In windy seaside areas lacking in rivers, post windmills ground grain for many generations. The entire body of the mill revolved atop a post. The small mills used on farms for single families were a sight unto themselves. They had parallels to a very ancient farm mill tradition in Scandinavia and southern Finland. Windmills were first mentioned in written documents in 14th century.
These post windmills – Danish windmills as they were known - had two storeys. The body made of boards was fastened to a revolving log fastened crosswise to a thick mast-like post – the mother tree. The ceiling of the windmill was in turn supported on the revolving wood. The grinding mechanism was on the top floor. It was a shaft with blades and gears that made the grindstones turn. The grain was poured into a funnel-shaped box, the kolu. From there it was directed between the millstones, and the ground flour ran into the flour box located on the ground level. The tailpole as fastened to the mill’s body at the bottom of the stairs. Estonian windmills usually had four blades, but some had six.
Sutlepa windmill was built in 1748 on Vormsi Island, from which it was transported at the turn of the 19th and 20th century to the mainland, to Pelmäse farm, Sutlepa village, Noarootsi parish. The mill operated until 1948, and was then brought to and erected at the museum in 1958. The length of the windmill blades was 4.57 m.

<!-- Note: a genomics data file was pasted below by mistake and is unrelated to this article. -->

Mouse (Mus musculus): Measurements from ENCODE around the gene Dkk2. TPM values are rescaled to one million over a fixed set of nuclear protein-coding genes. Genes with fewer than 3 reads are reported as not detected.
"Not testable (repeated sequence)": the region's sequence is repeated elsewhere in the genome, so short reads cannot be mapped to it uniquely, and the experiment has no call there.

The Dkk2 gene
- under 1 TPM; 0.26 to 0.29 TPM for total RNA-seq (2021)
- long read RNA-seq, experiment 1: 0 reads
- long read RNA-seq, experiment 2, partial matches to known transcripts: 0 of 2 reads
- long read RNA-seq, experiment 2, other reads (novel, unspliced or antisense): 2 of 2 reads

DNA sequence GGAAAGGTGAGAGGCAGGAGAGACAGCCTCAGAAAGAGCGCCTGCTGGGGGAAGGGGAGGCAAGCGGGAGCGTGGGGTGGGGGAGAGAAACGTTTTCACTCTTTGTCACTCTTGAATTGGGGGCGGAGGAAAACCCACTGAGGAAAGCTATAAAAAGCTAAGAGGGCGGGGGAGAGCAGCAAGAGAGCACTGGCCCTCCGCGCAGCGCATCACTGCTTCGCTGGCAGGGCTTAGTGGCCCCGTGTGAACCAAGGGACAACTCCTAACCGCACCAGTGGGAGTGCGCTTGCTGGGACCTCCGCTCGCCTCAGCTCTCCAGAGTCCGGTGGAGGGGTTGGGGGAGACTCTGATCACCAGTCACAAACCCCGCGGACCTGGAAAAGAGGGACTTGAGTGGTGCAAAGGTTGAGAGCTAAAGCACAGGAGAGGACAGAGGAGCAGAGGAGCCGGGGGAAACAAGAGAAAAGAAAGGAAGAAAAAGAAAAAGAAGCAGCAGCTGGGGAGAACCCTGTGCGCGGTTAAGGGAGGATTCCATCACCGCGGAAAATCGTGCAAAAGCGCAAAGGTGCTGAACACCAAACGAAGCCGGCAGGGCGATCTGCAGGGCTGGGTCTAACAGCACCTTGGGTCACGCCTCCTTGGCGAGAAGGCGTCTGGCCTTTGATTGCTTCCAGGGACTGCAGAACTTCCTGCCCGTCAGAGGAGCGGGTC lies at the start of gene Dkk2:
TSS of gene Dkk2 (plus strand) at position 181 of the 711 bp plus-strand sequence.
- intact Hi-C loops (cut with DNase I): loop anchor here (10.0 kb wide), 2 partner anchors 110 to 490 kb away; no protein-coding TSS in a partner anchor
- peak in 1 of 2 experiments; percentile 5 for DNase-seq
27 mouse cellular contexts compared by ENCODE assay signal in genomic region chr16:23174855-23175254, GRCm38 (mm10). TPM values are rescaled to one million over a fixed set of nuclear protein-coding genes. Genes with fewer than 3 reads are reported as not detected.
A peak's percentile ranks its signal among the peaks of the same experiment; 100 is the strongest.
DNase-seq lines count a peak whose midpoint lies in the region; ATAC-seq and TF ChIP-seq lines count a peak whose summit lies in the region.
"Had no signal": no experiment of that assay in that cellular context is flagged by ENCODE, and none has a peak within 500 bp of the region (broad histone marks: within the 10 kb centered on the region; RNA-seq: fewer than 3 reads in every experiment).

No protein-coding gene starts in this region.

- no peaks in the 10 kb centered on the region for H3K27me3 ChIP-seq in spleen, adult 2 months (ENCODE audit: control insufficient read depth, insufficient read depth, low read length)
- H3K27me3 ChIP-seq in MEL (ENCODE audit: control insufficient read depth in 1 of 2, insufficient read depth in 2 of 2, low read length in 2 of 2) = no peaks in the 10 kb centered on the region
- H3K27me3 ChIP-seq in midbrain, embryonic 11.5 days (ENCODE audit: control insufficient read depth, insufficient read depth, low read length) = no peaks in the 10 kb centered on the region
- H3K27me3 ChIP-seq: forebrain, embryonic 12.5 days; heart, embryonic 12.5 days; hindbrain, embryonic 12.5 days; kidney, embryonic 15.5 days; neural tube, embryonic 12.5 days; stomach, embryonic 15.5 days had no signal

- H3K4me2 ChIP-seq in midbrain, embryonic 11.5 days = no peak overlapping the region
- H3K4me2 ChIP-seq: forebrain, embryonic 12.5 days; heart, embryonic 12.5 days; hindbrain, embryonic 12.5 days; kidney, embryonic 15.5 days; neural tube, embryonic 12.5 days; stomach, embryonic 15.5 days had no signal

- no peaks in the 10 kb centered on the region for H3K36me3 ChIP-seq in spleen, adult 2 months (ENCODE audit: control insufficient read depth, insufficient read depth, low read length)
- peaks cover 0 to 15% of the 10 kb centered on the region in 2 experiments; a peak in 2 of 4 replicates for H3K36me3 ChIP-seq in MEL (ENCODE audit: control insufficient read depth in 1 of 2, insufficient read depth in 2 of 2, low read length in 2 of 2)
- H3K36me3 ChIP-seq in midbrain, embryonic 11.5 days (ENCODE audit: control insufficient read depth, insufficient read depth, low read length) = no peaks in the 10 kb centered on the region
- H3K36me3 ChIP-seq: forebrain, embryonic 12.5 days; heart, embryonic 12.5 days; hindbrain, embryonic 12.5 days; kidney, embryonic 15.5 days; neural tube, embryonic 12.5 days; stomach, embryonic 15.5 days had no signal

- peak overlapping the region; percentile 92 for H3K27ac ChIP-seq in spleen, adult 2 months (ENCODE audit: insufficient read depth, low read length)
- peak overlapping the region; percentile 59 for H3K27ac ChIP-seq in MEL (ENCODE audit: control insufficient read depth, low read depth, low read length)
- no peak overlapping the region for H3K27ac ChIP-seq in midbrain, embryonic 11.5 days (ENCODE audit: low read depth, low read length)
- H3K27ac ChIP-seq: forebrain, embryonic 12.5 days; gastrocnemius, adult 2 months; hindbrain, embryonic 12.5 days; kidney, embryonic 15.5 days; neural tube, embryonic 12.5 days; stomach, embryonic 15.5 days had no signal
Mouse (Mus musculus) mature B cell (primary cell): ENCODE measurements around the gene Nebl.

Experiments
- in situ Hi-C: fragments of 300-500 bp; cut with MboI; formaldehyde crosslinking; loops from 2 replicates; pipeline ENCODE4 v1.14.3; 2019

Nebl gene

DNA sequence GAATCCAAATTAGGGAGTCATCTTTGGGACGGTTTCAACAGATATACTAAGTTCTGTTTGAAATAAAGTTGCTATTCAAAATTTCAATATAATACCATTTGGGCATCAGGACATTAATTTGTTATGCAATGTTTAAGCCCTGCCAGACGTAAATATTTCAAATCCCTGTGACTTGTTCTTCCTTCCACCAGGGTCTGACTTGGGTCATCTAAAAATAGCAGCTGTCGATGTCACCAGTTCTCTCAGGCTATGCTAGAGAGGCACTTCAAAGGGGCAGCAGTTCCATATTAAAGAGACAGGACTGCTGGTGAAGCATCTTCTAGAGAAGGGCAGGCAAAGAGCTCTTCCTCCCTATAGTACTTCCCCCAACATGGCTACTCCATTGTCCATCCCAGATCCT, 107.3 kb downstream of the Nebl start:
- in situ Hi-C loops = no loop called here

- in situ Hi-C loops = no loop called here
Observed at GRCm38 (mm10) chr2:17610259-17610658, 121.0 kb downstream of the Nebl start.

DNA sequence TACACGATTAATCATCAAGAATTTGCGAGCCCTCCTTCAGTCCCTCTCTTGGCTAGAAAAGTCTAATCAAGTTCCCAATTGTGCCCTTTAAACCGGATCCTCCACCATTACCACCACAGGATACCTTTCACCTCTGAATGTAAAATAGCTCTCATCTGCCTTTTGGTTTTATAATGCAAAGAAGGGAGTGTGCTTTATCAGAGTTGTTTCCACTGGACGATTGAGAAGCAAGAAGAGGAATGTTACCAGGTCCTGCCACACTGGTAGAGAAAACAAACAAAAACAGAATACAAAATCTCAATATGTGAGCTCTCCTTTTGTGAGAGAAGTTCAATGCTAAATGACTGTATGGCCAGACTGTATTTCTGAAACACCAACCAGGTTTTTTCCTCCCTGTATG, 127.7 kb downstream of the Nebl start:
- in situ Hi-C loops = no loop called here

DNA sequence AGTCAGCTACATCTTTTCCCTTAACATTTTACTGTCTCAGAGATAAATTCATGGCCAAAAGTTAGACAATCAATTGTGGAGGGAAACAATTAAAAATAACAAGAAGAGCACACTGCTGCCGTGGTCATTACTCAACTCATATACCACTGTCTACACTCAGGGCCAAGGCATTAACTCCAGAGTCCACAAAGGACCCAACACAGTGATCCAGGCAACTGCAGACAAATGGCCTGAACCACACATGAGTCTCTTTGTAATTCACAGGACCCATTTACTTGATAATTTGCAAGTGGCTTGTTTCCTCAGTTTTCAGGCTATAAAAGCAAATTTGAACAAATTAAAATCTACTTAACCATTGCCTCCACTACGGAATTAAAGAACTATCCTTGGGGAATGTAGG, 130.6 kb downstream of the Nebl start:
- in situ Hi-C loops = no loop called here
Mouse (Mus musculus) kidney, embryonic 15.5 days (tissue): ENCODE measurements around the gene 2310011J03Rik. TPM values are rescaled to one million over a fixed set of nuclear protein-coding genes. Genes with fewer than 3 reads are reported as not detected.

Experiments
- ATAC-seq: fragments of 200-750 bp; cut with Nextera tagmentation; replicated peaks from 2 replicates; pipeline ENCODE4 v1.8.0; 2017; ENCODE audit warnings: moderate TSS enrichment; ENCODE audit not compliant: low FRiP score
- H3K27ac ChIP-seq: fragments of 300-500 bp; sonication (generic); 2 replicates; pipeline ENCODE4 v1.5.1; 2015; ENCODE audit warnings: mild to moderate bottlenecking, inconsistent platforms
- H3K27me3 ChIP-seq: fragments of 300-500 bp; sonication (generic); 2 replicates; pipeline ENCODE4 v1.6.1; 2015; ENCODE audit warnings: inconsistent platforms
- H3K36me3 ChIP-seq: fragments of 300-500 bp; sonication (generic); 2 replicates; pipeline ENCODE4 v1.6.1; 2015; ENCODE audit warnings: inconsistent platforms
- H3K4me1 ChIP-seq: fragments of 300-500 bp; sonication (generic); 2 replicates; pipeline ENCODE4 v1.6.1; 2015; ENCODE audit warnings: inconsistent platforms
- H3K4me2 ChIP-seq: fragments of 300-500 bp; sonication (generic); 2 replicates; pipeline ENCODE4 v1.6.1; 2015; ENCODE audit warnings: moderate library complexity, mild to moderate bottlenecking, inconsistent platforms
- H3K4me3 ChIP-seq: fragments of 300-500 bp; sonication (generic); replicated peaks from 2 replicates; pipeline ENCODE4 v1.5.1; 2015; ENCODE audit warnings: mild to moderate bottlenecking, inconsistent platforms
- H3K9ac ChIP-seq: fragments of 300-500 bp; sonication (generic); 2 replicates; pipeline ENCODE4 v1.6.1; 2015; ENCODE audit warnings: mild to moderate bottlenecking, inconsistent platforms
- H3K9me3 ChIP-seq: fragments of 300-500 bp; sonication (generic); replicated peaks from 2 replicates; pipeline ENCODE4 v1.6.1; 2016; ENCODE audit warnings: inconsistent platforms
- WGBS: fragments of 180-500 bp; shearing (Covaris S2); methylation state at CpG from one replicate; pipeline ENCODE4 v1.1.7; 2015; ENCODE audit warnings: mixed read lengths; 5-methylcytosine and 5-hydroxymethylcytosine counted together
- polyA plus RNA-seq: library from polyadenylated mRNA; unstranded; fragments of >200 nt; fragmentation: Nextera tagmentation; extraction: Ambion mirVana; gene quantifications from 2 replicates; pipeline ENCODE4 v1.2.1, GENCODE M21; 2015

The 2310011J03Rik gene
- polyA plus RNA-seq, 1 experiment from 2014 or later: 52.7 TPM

Kotlandi windmill was built in 1871 on Annuse farm in Kotlandi village in Kihelkonna parish. The windmill operated until 1963, it was brought to the museum in 1968 and erected in 1969-1970. The windmill body’s framework was sided with vertical siding, and the truncated cone shaped base, 2.56 m high, was laid from quarried limestone without any binder.
Leedri windmill was built in 1876 on Peedu farm in Leedri village in Kihelkonna parish. The mill operated until 1958, and it was brought to the museum ten years later, in 1968, and erected in 1968-1970. The base of the windmill is a 3 m high truncated cone laid of 189 hewn dolomite blocks. The blades are about 6 m long.
Ülendi windmill was built in 1860 on Pihlamaa farm in Ülendi village in Reigi parish. It was brought to the museum in 1971, and erected from 1972-1974. The windmill blade length was 4.26 m; the framework of the body was covered with vertical siding, and the approximately 1 metre high base was laid of hewn logs, at right angles.